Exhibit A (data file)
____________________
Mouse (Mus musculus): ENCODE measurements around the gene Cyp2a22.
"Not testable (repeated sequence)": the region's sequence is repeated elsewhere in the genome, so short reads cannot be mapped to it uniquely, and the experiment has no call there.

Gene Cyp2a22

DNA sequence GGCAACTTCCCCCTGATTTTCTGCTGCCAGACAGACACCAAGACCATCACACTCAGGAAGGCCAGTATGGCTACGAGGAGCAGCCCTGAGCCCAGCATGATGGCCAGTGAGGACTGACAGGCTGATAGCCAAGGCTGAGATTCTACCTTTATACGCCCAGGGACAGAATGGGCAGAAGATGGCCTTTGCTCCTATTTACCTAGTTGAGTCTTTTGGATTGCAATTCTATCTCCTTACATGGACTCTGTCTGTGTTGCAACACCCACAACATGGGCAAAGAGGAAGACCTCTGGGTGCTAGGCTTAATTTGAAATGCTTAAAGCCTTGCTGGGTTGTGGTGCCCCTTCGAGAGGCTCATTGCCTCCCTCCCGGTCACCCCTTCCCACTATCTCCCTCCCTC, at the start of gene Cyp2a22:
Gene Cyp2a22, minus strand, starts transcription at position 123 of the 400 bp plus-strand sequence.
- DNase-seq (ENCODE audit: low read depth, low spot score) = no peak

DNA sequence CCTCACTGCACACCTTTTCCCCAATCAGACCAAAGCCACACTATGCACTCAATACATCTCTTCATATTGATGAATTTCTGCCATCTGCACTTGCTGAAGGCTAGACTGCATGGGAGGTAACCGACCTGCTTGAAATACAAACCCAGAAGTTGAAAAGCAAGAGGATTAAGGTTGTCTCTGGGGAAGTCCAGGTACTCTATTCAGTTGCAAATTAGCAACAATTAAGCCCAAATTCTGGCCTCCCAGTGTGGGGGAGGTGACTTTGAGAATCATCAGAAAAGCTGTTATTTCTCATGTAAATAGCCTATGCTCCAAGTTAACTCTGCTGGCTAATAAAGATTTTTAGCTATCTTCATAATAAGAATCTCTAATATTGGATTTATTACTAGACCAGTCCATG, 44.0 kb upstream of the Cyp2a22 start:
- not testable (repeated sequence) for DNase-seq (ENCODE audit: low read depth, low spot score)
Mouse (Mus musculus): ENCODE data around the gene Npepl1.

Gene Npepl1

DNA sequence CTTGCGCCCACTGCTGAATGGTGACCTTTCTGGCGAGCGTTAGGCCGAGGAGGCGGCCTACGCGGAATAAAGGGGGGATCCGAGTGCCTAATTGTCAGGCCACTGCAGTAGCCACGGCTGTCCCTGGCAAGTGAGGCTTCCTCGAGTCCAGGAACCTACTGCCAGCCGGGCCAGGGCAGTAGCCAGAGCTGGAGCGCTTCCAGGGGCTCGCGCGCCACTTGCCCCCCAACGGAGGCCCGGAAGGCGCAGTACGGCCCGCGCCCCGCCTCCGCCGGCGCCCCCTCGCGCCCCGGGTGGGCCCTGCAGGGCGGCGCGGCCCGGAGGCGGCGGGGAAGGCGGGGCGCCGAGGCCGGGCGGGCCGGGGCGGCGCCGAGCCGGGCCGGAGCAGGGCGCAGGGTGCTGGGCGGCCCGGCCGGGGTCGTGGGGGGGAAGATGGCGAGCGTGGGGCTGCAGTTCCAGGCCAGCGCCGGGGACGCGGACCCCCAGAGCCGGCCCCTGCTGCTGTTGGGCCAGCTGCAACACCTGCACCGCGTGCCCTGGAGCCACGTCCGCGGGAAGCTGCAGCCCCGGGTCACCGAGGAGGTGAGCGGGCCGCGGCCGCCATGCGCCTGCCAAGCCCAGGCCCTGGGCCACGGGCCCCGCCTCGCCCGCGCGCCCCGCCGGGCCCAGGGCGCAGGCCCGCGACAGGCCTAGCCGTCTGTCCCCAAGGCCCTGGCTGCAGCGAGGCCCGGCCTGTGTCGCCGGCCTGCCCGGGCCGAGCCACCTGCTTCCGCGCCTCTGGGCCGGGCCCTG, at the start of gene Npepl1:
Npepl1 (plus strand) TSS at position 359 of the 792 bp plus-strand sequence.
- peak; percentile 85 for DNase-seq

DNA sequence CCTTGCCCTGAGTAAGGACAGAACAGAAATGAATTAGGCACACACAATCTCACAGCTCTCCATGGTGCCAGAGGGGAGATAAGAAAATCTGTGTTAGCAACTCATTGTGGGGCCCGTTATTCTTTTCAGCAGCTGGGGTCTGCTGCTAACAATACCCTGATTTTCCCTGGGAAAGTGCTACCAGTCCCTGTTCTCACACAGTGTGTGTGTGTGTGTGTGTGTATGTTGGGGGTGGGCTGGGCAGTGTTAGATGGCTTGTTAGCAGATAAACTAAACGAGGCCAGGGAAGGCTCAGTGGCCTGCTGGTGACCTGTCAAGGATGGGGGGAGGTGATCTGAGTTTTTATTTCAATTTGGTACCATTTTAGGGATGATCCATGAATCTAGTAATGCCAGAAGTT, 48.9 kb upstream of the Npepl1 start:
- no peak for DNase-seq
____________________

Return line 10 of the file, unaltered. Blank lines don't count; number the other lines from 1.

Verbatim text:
Gene Npepl1